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A EuroBasket Primer for NBA Fans

EuroBasket 2015 starts this weekend and it’s a fantastic opportunity for NBA fans to get their fix of (pretty) high quality basketball. A number of NBA players will be representing their countries — plus, these are the international teams the USA will have to take down in the 2016 Olympics. Make sure you check out Nate Duncan’s preview podcast with Finnish EuroBasket announcer Kristian Palotie, which was a great resource in compiling this primer.

There are four groups in EuroBasket, with six teams in each. Four teams advance from each group to a round of 16, which then plays out like a traditional tournament. I’ll go through each group and single out the teams you should try and watch if you’re fixing for some late summer hoops.

In this primer, the NBA player(s) section may include recently drafted players who are more likely than not to eventually come over. In those cases, I’ll clearly denote the player’s status.

Group A


NBA player(s): Tony Parker (Spurs), Nic Batum (Hornets), Boris Diaw (Spurs), Rudy Gobert (Jazz), Evan Fournier (Magic)

This is arguably the most talented team in the tournament and one of the two clear favorites along with Spain. For one, they have their key players in tow, with a starting lineup likely consisting of the above five NBA players. Headed by Rudy Gobert and aided by Nic Batum on the wings, France should have the best defensive team in the tournament. Denver center Joffrey Lauvergne provides even more defensive depth behind Gobert.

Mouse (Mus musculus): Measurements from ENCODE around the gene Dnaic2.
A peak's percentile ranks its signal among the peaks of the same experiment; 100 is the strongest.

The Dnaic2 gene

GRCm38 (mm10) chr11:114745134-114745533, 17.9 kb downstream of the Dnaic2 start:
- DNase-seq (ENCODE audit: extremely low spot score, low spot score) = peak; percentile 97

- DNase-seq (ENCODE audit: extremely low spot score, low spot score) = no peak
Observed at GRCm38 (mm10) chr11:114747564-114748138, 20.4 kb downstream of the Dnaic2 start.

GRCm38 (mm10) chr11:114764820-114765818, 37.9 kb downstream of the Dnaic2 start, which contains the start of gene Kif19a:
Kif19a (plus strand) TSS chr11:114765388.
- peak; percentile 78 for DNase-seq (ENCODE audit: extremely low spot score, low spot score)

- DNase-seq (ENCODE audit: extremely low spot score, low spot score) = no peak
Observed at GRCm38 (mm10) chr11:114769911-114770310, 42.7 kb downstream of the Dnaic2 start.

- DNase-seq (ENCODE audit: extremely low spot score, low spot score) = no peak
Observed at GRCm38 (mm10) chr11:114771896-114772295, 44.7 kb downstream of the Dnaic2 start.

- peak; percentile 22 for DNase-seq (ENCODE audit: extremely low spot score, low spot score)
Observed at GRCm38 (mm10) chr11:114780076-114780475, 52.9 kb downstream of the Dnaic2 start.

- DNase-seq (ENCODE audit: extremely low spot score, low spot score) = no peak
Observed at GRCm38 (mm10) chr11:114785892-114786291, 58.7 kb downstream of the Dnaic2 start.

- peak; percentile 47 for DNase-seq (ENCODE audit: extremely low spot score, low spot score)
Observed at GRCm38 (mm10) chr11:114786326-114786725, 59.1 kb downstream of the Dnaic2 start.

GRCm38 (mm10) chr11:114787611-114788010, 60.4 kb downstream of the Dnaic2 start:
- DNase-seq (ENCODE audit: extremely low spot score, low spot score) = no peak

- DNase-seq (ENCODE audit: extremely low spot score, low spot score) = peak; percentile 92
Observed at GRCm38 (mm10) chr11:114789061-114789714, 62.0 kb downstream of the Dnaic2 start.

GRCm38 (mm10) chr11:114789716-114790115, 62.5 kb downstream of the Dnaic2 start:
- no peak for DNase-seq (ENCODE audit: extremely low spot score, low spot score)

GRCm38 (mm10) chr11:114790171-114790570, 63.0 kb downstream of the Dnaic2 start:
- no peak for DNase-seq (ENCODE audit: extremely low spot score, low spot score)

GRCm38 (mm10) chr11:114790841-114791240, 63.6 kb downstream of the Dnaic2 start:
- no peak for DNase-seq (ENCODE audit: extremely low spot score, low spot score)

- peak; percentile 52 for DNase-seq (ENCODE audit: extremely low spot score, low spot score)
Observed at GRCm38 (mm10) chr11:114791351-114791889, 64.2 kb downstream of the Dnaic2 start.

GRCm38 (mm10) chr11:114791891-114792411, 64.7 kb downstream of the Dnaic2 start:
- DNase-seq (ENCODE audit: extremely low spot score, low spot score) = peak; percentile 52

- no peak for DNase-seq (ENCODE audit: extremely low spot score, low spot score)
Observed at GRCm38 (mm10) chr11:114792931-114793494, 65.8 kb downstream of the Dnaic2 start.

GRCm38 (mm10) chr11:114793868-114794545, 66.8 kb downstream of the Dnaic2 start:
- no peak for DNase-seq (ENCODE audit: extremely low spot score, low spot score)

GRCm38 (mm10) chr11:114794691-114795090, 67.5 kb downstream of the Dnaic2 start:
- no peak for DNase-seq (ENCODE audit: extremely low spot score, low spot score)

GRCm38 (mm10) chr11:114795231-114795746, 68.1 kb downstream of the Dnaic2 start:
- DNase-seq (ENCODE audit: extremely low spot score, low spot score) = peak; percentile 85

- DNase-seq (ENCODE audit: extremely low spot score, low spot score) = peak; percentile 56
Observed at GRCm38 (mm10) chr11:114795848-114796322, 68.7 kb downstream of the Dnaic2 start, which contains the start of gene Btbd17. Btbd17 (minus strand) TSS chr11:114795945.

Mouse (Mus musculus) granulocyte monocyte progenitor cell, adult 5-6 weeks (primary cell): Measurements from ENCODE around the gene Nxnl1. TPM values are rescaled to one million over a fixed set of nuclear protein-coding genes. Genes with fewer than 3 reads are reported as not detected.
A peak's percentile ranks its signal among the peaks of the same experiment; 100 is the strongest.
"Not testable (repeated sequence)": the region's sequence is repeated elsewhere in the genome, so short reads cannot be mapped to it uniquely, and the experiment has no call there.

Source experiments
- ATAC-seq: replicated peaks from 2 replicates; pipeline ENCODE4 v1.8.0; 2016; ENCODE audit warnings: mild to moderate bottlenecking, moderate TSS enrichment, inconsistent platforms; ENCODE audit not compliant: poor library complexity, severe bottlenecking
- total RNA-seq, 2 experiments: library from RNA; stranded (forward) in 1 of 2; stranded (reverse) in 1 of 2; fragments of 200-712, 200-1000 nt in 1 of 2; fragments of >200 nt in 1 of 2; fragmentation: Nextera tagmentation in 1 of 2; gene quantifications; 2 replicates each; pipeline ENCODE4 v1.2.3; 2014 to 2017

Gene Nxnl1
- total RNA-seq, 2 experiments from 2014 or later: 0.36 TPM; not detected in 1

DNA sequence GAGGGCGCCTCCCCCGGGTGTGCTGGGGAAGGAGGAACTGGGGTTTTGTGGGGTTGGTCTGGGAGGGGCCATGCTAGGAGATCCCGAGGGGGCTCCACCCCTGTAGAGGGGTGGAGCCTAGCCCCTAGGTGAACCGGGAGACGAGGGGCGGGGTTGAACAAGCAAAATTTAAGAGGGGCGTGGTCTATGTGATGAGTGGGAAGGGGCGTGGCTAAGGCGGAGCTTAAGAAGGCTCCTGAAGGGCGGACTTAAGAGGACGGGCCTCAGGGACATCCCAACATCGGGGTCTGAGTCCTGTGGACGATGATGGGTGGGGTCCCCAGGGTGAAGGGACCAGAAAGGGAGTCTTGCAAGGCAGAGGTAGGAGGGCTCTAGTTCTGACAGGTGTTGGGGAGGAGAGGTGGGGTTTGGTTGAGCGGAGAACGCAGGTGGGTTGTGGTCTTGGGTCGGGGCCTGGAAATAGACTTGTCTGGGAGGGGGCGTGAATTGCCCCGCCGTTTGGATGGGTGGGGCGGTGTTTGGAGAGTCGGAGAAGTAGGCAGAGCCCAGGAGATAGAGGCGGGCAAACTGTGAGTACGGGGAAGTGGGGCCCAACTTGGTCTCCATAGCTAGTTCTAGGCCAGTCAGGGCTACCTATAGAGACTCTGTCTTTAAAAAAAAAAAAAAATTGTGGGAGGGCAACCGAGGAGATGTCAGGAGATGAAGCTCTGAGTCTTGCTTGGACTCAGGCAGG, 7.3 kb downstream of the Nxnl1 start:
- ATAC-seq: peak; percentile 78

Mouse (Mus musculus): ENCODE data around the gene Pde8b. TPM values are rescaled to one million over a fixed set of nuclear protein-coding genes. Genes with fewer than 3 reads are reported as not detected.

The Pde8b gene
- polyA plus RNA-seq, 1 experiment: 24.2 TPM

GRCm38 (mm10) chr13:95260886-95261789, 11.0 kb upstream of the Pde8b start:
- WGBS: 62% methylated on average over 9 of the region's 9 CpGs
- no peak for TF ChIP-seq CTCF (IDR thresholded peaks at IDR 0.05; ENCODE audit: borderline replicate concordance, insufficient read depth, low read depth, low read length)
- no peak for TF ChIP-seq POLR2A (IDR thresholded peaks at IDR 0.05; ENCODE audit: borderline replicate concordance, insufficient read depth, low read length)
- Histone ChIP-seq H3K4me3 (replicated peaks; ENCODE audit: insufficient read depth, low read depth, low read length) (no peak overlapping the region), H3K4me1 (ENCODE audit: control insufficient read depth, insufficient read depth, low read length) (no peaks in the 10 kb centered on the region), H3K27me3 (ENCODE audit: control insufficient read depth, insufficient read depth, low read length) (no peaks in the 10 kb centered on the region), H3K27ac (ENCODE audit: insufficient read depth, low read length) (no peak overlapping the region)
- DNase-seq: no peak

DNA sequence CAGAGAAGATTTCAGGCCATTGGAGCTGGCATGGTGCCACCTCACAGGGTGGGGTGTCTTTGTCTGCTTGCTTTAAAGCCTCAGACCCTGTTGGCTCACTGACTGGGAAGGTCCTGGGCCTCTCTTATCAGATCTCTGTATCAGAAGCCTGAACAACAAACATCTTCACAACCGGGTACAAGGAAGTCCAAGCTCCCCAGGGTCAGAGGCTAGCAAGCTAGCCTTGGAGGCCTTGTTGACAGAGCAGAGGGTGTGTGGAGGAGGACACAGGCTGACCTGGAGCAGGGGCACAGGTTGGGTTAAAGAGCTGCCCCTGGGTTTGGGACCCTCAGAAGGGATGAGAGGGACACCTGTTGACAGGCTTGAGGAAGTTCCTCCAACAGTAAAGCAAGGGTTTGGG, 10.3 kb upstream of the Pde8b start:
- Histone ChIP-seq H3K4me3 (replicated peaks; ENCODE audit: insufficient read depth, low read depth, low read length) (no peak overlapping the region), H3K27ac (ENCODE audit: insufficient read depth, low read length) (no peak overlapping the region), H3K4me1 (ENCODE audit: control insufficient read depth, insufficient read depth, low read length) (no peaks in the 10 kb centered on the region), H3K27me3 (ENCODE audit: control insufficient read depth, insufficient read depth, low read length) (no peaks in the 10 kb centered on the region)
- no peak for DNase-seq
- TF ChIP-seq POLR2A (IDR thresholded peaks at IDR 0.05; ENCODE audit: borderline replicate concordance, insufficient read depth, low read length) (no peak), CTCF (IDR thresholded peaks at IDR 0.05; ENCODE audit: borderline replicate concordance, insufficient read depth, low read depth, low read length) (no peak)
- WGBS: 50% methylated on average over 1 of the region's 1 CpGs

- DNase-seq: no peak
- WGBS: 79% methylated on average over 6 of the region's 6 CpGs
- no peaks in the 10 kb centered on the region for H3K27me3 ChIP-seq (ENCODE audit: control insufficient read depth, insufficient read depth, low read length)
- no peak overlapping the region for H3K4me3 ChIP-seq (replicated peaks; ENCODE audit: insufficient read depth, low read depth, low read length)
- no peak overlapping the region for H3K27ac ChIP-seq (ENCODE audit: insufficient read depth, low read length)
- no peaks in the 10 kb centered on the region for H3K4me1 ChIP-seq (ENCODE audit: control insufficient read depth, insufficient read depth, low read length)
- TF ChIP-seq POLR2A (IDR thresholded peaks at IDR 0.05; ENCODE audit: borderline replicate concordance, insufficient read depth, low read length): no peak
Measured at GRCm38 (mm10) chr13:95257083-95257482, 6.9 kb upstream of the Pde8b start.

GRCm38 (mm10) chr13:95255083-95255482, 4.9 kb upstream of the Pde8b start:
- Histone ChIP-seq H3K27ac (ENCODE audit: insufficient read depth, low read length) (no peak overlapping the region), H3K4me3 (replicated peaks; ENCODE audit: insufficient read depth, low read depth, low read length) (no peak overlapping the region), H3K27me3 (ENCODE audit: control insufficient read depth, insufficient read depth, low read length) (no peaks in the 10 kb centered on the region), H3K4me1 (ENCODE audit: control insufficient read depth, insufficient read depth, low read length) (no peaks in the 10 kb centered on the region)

NBA player(s): Marcin Gortat (Wizards)

Poland should definitely advance to the round of 16. Marcin Gortat is far too strong and skilled around the basket for most teams to deal with. Aside from some tough draws like France and Rudy Gobert, Gortat should absolutely dominate the tournament.


NBA player(s): none

While Finland has no current NBA players — Bulls fans may remember recent second-round pick Erik Murphy — Petteri Koponen should be one of the top players in the group. A 6’5″ 27-year-old point guard, Koponen was once drafted by the Mavericks and could still yet appear in the NBA. He’s strong and athletic for the position, and Finland is counting on him to take them as far into the tournament as they can get.


NBA player(s): none

Russia is a team in crisis at the moment. Far from full strength, they were only recently reinstated to even play in EuroBasket. They’ll be sorely missing Timofey Mozgov (Cavaliers), who underwent offseason surgery, and legend Andrei Kirilenko retired from the team. David Blatt also no longer coaches the squad.


NBA player(s): Omri Casspi (Kings)

Bosnia and Herzegovina

NBA player(s): none

Group B


NBA player(s): Nikola Mirotic (Bulls), Pau Gasol (Bulls), Guillermo Hernangomez (Knicks’ 2015 35th pick)

Group B is ridiculously stacked and easily the toughest group in a very lopsided tournament. Even so, Spain is the clear favorite here and possibly in the tournament itself. Though they’ll miss Marc Gasol, Serge Ibaka and Ricky Rubio, Spain still has more than enough talent to make the other EuroBasket teams sweat. Losing Ibaka at least allowed Spain to add the emerging Nikola Mirotic as its naturalized player. He and Pau Gasol combine to make a formidable big man duo in the tournament that Bulls fans should easily recognize.


NBA player(s): Dennis Schröder (Hawks), Dirk Nowitzki (Mavericks), Tibor Pleiss (Jazz)

Germany won’t be great defensively, but with Dirk and Dennis Schröder, they’ll be awfully hard to stop from scoring. Dirk is getting up there in age, but he’s still a force to defend in international play. Germany should undoubtedly advance to the round of 16, but just how far they go likely depends on how ready Schröder is to carry the team.


NBA player(s): Nemanja Bjelica (Timberwolves), Bogdan Bogdanovic (Suns 2014 27th pick), Nikola Milutinov (Spurs 2015 26th pick)